The limitations of the present study were as follows: 1) considering the relationship between dietary quality and level of well-being, most of the studies had also been performed in developed countries with a relatively good level of welfare, which may affect the results. On the other hand, in other populations, the obtained results may be different; 2) most of the included studies had been done cross-sectionally, and only two had been performed as prospective. This can create bias and affect our conclusion to some extent; 3) in spite of the importance of adjusting confounding variables (especially energy intake), some studies had not done that, and the results of these studies may have lower validity; 4) Considering the heterogeneity of qualitative synthesis studies, it was not possible to perform a meta-analysis.

In conclusion, the findings of this review suggest that the dietary quality plays a significant role in the scenario of the relationship between diet and CVD risk factors in T2DM. It also creates a new perspective for designing effective strategies in future to develop this scenario. Most of the included studies showed an inverse relationship between dietary quality indices and CVD risk factors in T2DM. Generally, from among all of the examined risk factors, the main inverse effect of the dietary quality indices in the studies was observed on glucose profile and anthropometric indices. Further studies seem to be warranted to confirm these findings.

Financial support and sponsorship


Conflicts of interest

There are no conflicts of interest.

  References Top

Tripathi BK, Srivastava AK. Diabetes mellitus: Complications and therapeutics. Med Sci Monit 2006;12:RA130-RA47.  Back to cited text no. 1
Krug EG. Trends in diabetes: Sounding the alarm. Lancet 2016;387:1485-6.  Back to cited text no. 2
Harding JL, Pavkov ME, Magliano DJ, Shaw JE, Gregg EW. Global trends in diabetes complications: A review of current evidence. Diabetologia 2019;62:3-16.  Back to cited text no. 3
Vedanthan R, Ray M, Fuster V, Magenheim E. Hypertension treatment rates and health care worker density: An analysis of worldwide data. Hypertension 2019;73:594-601.  Back to cited text no. 4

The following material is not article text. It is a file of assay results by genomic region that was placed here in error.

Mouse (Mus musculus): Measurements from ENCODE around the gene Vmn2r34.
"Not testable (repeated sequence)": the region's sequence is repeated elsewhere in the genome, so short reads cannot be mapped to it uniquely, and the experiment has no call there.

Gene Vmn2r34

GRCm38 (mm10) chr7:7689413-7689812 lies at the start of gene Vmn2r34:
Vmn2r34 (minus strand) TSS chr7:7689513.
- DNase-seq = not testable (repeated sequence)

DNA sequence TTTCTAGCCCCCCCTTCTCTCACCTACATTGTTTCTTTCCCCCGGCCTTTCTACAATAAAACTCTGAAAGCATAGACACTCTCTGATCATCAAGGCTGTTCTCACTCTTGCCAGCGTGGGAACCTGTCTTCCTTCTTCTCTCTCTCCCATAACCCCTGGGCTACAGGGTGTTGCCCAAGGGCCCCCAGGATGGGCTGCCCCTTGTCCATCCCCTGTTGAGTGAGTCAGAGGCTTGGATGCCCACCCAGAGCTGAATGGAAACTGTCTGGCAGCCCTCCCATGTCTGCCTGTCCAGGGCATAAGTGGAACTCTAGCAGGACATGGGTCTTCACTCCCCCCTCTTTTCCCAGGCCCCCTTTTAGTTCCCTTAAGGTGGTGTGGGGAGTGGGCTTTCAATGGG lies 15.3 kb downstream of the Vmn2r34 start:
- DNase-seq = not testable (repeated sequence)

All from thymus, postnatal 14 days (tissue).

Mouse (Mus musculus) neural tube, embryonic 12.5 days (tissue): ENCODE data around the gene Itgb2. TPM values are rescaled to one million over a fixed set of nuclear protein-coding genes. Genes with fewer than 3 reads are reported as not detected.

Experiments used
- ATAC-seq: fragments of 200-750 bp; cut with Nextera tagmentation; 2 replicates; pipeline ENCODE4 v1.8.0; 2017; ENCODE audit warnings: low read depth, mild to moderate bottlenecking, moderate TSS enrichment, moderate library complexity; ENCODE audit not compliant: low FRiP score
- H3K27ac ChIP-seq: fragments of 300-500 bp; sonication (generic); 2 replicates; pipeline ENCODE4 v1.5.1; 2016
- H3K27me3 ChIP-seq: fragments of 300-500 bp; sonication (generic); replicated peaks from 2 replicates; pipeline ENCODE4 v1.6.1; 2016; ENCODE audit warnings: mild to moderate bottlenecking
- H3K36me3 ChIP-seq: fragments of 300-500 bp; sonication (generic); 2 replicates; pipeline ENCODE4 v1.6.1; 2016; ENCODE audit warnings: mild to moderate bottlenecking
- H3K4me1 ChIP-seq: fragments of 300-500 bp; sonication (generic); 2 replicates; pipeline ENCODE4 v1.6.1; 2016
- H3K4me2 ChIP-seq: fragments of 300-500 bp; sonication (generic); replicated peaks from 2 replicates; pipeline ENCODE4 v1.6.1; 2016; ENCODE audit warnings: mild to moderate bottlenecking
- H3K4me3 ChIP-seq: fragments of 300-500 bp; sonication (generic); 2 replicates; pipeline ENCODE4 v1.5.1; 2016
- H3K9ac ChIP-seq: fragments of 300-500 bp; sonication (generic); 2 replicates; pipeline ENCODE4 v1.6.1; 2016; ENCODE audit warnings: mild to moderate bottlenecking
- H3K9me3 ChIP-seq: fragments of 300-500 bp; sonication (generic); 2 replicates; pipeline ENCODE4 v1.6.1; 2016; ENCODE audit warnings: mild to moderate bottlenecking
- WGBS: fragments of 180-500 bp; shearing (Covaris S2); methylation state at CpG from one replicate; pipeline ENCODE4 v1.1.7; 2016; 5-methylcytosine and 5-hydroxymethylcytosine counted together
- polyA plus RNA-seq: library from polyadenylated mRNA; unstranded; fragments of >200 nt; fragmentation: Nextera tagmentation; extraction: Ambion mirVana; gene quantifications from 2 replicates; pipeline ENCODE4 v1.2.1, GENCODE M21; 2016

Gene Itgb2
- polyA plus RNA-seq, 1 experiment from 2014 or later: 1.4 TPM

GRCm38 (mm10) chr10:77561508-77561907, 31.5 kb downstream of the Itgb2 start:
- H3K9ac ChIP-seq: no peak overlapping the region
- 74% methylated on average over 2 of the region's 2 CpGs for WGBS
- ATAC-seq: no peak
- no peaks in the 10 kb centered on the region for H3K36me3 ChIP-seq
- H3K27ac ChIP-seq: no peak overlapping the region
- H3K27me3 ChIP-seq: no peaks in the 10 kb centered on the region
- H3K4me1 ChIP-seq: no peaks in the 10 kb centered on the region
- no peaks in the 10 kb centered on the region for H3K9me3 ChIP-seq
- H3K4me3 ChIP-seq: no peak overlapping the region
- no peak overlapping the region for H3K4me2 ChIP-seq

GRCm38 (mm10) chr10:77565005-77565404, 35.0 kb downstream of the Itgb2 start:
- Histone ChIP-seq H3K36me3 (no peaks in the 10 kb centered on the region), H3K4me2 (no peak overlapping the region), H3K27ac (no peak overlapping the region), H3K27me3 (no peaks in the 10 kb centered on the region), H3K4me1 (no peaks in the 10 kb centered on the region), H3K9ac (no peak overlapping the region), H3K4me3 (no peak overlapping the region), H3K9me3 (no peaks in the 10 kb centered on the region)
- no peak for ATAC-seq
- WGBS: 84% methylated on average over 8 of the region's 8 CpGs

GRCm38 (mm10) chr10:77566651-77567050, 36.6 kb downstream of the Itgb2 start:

Fakhri M, Sarokhani D, Ghiasi B, Dehkordi AH. Prevalence of hypertension in cardiovascular disease in Iran: Systematic review and meta-analysis. Int J Prev Med 2020;11:56.  Back to cited text no. 5
  [Full text]  
Liccardo D, Cannavo A, Spagnuolo G, Ferrara N, Cittadini A, Rengo C, et al. Periodontal disease: A risk factor for diabetes and cardiovascular disease. Int J Mol Sci 2019;20:1414.  Back to cited text no. 6
Tsirou E, Grammatikopoulou MG, Theodoridis X, Gkiouras K, Petalidou A, Taousani E, et al. Guidelines for medical nutrition therapy in gestational diabetes mellitus: Systematic review and critical appraisal. J Acad Nutr Diet 2019;119:1320-39.  Back to cited text no. 7
Ocké MC. Evaluation of methodologies for assessing the overall diet: Dietary quality scores and dietary pattern analysis. Proc Nutr Soc 2013;72:191-9.  Back to cited text no. 8
Daneshzad E, Larijani B, Azadbakht L. Diet quality indices and cardiovascular diseases risk factors among diabetic women. J Sci Food Agric 2019;99:5926-33.  Back to cited text no. 9
Kim J, Cho Y, Park Y, Sohn C, Rha M, Lee M-K, et al. Association of dietary quality indices with glycemic status in Korean patients with type 2 diabetes. Clin Nutr Res 2013;2:100-6.  Back to cited text no. 10